Enlarging the European Union to include Finland, Sweden, Austria and maybe Norway (assuming successful referendums in these countries) may be a political victory for the negotiators, but is an administrative nightmare for those responsible for oiling the wheels of Euro-business.
It is the first time for eight years that the Union has contemplated admitting new members and the workload of the European institutions has increased enormously.
Every official document will have to be translated not only into the nine working EU languages, but now Finnish, Swedish and possibly Norwegian as well. Such a service comes dear: in the case of the parliament it is about pounds 155m a year. Top-level meetings too will have to be interpreted into all these languages.
The European Parliament will swell from 567 members to 639, and new buildings are under construction to accommodate them. The European Commission - the EU's executive body - will have to recruit Swedes, Austrians, Finns, and possibly Norwegians, to its administration and liberate some senior positions. The number of Commissioners will expand from 17 to 21, making it harder than ever to reach consensus.
'We'll manage,' said a spokesman for the translation service that employs 100 translators per language and handles approximately one million pages of text per year for not only the parliament, Commission and Council, but also the Court of Justice and of Auditors. But already there are sometimes problems when texts in the less widely spoken languages such as Greek arrive several days after the English or French versions.
The interpretation booths are at least as hard-pressed. A shortage of exotic combinations, for example a Danish- or Greek-speaking Portuguese, means that the teams often work in relays, with a Dane perhaps interpreting a Greek via English. The fear is that double relays will be more usual. There is already a saying in the European Parliament that the 'Danes always laugh last' because they hear the joke seconds after everyone else; in future, it may be a case of Finns guffawing after the speaker has sat down.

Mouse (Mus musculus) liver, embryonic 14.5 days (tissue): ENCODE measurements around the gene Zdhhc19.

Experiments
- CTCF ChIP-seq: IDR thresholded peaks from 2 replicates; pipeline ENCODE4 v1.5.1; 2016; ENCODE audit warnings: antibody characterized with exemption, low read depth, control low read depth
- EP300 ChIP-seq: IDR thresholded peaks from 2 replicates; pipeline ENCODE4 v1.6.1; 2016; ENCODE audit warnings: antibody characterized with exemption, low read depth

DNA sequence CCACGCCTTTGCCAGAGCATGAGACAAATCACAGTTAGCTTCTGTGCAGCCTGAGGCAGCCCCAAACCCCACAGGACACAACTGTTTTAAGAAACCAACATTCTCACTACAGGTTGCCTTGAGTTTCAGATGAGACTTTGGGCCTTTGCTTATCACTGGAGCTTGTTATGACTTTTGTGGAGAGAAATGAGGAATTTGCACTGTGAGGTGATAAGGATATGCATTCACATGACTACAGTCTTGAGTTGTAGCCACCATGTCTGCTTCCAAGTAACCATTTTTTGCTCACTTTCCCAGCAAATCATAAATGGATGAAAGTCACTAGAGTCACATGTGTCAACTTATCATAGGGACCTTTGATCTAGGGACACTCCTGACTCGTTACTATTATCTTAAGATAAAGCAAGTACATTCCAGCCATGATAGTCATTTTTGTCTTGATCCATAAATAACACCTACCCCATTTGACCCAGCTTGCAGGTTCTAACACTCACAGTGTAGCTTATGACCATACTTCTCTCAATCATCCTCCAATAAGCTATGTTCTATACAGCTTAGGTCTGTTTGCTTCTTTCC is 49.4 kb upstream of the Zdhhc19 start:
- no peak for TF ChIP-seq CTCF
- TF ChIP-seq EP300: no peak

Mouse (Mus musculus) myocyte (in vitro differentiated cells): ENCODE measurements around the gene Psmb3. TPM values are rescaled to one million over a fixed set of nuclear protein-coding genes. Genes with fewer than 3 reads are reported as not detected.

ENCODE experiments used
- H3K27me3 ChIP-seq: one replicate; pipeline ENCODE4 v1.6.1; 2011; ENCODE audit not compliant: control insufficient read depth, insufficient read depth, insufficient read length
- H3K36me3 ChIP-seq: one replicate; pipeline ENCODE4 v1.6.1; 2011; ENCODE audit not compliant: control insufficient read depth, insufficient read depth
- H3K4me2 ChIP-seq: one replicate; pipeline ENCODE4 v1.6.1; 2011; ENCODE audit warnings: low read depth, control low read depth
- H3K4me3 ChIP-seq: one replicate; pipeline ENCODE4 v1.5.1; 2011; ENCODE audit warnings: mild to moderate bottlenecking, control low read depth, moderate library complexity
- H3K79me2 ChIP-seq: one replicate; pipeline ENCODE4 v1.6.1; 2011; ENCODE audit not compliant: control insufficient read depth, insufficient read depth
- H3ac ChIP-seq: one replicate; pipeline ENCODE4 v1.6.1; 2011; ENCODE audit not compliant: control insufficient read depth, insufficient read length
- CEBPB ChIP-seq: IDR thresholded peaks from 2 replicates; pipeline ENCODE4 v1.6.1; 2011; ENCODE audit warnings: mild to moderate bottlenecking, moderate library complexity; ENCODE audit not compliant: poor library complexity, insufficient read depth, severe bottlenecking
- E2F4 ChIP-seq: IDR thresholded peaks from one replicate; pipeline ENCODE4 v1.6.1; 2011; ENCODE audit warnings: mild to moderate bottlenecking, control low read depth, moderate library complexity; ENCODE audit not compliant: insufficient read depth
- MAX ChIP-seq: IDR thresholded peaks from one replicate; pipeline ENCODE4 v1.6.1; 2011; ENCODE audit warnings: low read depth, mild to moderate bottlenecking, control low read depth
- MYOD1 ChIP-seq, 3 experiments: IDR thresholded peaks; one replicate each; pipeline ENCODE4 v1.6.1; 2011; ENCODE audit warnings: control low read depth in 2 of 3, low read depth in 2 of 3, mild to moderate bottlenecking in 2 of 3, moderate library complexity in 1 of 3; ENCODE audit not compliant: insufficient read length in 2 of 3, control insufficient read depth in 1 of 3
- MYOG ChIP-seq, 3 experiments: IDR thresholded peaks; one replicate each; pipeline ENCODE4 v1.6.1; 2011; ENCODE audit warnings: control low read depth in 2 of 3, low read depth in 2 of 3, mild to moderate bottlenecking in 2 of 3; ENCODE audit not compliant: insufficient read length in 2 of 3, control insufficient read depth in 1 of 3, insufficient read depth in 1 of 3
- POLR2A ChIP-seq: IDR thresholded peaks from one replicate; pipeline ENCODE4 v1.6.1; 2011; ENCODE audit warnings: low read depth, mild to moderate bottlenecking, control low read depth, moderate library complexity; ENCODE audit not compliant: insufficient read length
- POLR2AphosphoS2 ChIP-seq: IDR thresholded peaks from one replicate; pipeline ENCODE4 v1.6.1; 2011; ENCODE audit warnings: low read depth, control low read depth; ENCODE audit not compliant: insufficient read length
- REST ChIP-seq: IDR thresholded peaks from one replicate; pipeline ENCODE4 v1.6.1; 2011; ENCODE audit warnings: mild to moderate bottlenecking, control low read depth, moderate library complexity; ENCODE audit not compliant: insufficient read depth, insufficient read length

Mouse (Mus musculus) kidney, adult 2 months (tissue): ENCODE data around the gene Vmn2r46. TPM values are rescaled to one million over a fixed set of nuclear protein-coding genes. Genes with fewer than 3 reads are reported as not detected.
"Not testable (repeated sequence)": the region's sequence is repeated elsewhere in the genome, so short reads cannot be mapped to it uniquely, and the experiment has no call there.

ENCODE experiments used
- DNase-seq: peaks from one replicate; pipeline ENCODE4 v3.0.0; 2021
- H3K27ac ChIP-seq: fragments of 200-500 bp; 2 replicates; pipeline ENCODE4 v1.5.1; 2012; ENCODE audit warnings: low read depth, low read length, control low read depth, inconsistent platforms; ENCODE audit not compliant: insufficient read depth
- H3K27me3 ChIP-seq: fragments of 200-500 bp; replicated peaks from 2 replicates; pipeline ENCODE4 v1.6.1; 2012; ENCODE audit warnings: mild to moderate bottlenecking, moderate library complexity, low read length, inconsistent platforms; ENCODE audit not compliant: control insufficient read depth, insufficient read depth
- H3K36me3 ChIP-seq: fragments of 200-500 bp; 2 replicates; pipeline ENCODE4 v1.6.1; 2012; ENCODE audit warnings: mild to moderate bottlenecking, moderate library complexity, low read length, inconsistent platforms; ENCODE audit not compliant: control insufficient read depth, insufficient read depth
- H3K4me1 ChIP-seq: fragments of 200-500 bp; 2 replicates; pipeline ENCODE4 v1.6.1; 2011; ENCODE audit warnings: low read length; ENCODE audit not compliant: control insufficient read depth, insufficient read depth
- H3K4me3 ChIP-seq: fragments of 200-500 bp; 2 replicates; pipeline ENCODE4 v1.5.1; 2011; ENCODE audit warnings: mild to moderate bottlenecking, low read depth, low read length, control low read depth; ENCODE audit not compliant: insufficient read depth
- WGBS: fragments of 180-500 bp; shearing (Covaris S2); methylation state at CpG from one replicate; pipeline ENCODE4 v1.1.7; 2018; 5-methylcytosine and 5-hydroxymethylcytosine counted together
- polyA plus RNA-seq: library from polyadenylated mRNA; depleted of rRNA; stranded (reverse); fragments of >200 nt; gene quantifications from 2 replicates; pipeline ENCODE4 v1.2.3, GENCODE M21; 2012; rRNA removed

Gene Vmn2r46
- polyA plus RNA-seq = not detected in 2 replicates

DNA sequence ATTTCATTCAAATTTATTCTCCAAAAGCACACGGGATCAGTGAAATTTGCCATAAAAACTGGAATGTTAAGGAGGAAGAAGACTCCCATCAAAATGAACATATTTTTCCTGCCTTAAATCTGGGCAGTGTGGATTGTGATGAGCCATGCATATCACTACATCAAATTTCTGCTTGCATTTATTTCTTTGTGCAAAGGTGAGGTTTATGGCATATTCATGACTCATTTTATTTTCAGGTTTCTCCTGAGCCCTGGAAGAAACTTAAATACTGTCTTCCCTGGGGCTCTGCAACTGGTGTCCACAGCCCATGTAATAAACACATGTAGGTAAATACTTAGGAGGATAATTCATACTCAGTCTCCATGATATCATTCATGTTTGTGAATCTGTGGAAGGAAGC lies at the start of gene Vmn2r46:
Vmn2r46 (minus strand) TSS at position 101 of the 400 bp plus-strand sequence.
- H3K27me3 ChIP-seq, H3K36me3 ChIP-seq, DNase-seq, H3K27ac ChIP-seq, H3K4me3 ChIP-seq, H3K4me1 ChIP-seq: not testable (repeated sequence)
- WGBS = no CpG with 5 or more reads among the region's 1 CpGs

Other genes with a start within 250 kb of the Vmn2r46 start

It was originally suggested there should be just one Nordic language - Swedish - the most widely understood. The Danes were not alone in rejecting such a regime. If Denmark threw out the Maastricht treaty first time round, it was in part because little effort was made to sell it to the citizens. Language in the context of the EU is as much about representation as communication.
Particularly in the Nordic countries, where securing a yes-vote in the forthcoming referendums will be hard, language is a key question. 'It is unthinkable that we should join without the same rights as everybody else - that we should not be able to read documents in our native tongue,' said a Swedish diplomat.
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